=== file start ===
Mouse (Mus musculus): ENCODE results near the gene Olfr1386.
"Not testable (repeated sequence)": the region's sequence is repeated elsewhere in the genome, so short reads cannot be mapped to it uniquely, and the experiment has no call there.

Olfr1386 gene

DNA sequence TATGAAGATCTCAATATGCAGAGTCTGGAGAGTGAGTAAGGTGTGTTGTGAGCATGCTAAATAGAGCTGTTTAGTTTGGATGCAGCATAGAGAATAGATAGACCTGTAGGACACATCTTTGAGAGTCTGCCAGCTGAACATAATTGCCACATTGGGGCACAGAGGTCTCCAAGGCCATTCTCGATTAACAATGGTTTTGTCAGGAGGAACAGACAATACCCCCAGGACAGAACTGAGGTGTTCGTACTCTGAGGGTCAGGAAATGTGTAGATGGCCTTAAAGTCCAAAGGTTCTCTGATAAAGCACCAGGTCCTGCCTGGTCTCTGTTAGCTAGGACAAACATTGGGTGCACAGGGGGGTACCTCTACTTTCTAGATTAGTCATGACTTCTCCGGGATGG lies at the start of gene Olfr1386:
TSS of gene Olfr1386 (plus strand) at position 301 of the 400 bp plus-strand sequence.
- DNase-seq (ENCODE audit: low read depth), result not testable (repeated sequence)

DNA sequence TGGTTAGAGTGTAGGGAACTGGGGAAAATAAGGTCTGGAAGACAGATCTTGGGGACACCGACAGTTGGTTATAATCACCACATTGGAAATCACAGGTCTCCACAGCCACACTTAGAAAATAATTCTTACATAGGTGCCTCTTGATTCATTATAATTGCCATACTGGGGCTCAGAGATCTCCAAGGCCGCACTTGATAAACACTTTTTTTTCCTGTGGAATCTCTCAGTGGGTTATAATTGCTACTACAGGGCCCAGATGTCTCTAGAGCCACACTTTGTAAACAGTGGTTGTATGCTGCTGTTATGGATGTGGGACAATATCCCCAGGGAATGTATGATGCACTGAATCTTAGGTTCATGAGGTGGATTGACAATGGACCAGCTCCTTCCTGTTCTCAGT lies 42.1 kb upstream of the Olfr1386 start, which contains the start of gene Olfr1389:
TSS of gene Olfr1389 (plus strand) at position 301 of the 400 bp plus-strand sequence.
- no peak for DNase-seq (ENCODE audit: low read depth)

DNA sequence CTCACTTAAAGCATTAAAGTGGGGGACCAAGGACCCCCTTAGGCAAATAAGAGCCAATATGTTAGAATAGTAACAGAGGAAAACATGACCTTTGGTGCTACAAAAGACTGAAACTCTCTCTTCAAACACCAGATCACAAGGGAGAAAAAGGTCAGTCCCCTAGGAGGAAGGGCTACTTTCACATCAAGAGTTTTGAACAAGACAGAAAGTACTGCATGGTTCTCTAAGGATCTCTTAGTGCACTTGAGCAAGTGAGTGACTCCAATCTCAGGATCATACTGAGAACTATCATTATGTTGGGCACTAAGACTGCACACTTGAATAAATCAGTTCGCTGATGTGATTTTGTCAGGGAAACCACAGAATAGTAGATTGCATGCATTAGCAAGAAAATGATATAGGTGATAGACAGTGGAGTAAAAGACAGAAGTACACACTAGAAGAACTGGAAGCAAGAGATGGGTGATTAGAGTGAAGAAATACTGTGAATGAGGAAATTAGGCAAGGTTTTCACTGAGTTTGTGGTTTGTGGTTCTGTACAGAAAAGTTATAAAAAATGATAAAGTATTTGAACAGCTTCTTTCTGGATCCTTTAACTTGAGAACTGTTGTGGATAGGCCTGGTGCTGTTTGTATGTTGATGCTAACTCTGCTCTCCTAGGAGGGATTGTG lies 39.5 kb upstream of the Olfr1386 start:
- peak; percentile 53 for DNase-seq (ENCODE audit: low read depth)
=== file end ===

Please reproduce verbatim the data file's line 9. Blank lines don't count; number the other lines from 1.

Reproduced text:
- no peak for DNase-seq (ENCODE audit: low read depth)